When pressure increases, oxygenation decreases, and waste products start to accumulate. Without restoring blood flow, the tissues, muscles, and nerves can’t function properly. This is causing discomfort and pain. Lack of treatment can cause potentially serious damage to the muscles, possibly even necrosis. Necrosis is the death of body tissue. When needed in acute situations, surgery can prevent lasting nerve damage.
Treatment for Compartment Syndrome
Treatments can help decrease pressure and ease discomfort. These can include surgical intervention, medications and conservative treatments. Medications typically involve over-the-counter nonsteroidal anti-inflammatory drugs (NSAIDs), but Botox can be another option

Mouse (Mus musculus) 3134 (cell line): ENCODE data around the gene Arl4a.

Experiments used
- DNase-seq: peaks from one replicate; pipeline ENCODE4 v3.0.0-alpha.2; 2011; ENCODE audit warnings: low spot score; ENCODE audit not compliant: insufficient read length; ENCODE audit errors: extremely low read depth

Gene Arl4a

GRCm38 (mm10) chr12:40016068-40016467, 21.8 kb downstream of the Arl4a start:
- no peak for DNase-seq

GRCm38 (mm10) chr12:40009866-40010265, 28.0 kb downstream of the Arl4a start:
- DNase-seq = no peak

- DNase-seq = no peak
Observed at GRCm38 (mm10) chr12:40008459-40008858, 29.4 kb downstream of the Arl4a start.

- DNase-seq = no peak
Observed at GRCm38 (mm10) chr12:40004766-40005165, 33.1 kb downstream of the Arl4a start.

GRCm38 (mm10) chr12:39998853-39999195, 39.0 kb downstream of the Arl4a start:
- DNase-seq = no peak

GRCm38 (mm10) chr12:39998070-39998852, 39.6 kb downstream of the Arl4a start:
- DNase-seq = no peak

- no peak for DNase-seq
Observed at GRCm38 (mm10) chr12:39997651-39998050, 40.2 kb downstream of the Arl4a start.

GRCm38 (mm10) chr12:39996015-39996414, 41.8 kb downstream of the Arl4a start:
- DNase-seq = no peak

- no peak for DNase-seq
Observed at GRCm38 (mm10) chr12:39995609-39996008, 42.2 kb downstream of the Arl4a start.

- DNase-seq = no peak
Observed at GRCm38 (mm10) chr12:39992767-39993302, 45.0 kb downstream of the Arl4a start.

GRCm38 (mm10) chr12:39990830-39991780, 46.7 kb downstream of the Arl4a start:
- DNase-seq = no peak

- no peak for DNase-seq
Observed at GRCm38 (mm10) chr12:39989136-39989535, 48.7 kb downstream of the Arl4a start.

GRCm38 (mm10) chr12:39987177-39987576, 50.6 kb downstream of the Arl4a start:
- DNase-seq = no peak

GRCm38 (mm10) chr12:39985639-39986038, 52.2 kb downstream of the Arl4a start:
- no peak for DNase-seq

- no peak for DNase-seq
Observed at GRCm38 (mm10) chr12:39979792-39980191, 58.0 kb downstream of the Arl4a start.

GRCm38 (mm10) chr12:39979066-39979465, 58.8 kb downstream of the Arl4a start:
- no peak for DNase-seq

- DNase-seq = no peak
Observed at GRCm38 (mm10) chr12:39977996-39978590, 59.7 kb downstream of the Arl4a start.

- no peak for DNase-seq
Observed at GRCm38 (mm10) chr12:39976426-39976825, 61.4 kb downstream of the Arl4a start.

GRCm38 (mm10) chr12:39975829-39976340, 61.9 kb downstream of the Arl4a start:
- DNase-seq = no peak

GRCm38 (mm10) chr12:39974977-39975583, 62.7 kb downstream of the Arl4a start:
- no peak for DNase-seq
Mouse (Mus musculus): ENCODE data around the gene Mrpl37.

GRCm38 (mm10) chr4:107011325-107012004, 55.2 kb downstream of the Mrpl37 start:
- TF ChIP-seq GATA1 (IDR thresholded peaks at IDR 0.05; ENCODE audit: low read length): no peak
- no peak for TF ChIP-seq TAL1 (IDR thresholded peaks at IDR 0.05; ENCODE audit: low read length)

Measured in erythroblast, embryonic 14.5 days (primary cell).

Fasciotomy – A Surgical Solution
Fasciotomy is a surgical procedure for relieving pressure in the muscle compartments and treating patients with chronic/acute compartment syndrome. The surgery can take anywhere from 30 min to 2 hours or more. Surgery is not typically one of the first things that I would recommend but it definitely depends on the situation. Acute cases of compartment syndrome do warrant a fasciotomy and delaying more than three hours can result in nerve damage.
Chronic exertional compartment syndrome normally has options to decrease its occurrence. Compression is not a good thing in compartment syndrome so compression tights and Ace wraps need to be loosened. Elevation of the extremity up to the level of the heart can increase drainage and decrease swelling.